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Houston Offers Benefits to Employees' Same-Sex Spouses

Houston Offers Benefits to Employees' Same-Sex Spouses


Mayor Annise Parker says this is the constitutional and right thing to do; meanwhile, Houston's county takes steps to protect LGBT prisoners.

The city of Houston will begin offering health and life insurance to legally married same-sex spouses of municipal employees, Mayor Annise Parker announced Wednesday.

Parker based her executive order on a legal opinion by city attorney David Feldman, who said it was in keeping with the equal protection guarantees cited by the U.S. Supreme Court in the ruling that gutted the federal Defense of Marriage Act in June, the Houston Chronicle reports.

"Based on the right to equal protection under the law, it is unconstitutional for the city to continue to deny benefits to the same-sex spouses of our employees who are legally married," Parker said. "This change is not only the legal thing to do, it is the right, just and fair thing to do."

Parker and Feldman also said they believe Texas's constitutional ban on same-sex marriage violates the U.S. Constitution and should be superseded by the federal government's steps to recognize same-sex marriages since the Supreme Court ruling.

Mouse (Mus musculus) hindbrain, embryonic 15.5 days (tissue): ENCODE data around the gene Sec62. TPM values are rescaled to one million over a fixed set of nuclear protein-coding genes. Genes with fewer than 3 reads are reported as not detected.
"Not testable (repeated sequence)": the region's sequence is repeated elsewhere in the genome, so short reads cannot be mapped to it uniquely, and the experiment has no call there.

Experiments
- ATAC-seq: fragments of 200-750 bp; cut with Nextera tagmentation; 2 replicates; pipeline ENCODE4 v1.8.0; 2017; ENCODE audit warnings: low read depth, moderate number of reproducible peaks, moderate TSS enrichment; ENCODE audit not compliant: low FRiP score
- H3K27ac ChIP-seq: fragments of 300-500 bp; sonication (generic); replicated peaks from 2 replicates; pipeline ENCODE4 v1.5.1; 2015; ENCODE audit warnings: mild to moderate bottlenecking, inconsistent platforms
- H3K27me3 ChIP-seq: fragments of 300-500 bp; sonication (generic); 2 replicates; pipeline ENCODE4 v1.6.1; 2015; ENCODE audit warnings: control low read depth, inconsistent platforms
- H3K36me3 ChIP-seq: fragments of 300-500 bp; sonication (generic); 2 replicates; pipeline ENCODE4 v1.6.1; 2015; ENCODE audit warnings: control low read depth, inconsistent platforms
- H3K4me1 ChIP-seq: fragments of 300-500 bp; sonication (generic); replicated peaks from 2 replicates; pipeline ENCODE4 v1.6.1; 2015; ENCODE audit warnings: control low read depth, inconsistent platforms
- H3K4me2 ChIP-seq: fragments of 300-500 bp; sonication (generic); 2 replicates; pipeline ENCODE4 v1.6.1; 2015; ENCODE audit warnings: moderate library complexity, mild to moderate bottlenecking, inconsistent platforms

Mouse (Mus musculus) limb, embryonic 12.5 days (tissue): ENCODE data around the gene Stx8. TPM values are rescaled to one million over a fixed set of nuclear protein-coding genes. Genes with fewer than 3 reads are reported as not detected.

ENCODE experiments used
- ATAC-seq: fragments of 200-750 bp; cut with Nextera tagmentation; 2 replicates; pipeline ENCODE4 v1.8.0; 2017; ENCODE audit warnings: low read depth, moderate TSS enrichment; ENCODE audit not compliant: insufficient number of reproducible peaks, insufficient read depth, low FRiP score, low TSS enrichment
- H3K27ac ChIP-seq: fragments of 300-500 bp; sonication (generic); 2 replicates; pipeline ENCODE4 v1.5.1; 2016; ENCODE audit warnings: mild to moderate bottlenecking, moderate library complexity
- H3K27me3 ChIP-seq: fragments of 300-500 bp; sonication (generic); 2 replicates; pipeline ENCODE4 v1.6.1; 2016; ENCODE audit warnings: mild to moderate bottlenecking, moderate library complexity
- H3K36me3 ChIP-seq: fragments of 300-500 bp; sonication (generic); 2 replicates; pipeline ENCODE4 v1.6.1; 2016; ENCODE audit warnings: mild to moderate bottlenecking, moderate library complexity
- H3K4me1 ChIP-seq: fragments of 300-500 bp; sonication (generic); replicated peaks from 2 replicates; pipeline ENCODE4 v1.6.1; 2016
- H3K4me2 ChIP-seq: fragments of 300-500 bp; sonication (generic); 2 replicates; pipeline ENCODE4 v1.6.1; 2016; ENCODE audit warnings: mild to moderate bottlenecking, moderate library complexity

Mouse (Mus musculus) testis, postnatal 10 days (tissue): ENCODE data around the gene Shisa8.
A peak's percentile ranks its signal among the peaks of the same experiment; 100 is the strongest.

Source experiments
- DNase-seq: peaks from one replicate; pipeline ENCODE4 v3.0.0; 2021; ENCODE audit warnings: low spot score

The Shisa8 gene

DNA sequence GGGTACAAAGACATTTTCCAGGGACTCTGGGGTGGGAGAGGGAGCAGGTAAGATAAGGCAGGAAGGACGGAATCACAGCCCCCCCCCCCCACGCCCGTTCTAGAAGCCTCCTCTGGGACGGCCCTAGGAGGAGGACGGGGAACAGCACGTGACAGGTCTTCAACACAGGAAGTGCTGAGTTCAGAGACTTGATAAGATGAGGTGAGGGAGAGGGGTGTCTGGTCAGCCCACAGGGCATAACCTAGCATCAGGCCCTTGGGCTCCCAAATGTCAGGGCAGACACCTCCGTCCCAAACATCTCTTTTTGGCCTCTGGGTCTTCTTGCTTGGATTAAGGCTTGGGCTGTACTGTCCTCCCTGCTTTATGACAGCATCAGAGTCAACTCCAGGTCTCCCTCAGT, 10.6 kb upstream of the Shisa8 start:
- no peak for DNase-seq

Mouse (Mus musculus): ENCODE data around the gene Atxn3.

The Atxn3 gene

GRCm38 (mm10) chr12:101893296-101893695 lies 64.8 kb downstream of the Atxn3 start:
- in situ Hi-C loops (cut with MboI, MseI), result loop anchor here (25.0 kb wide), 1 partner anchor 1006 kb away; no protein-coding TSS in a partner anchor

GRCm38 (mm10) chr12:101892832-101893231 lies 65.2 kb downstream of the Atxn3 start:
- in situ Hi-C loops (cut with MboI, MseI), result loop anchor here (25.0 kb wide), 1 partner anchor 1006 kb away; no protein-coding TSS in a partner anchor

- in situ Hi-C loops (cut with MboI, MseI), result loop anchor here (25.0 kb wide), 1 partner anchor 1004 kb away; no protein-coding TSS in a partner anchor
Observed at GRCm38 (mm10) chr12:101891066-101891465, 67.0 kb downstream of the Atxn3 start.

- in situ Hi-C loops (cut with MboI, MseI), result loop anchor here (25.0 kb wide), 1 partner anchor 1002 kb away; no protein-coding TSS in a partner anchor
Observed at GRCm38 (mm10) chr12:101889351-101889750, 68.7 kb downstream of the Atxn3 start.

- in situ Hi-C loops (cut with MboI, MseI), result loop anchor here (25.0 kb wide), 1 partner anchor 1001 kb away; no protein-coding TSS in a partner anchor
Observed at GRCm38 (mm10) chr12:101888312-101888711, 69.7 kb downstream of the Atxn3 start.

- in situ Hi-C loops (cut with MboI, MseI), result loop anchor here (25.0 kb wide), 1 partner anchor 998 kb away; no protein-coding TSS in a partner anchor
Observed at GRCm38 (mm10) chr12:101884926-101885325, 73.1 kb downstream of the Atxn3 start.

Houston also has a clause in its city charter, approved by voters in 2001, that prohibits the city from offering benefits "to persons other than employees, their legal spouses and dependent children." But legal spouses, Parker and Feldman said, would include same-sex spouses who entered into marriages in any of the cities, states, or nations that offer legal marriage rights to gay and lesbian couples.

Parker's partner of 24 years, Kathy Hubbard, would not be eligible for the benefits because they are not legally married. Houston, the fourth-largest city in the U.S., is the largest with an openly gay or lesbian mayor.

In another positive move, Harris County, which includes Houston, has adopted a wide-ranging policy designed to guarantee equal treatment of LGBT inmates. The policy, announced last week, allows transgender inmates to be housed with the prisoners of the gender that matches their identity and "states that 'discrimination or harassment of any kind based on sexual orientation or gender identity is strictly prohibited,'" the Associated Press reports.

Sheriff Adrian Garcia's staff described it as one of the nation's most comprehensive antidiscrimination policies regarding inmates. Harris County has the third-largest county jail in the U.S., behind only Los Angeles County and Cook County, which includes Chicago. Several other large jail systems have taken steps to prevent anti-LGBT discrimination, harassment, and assault, in keeping with federal government directives.

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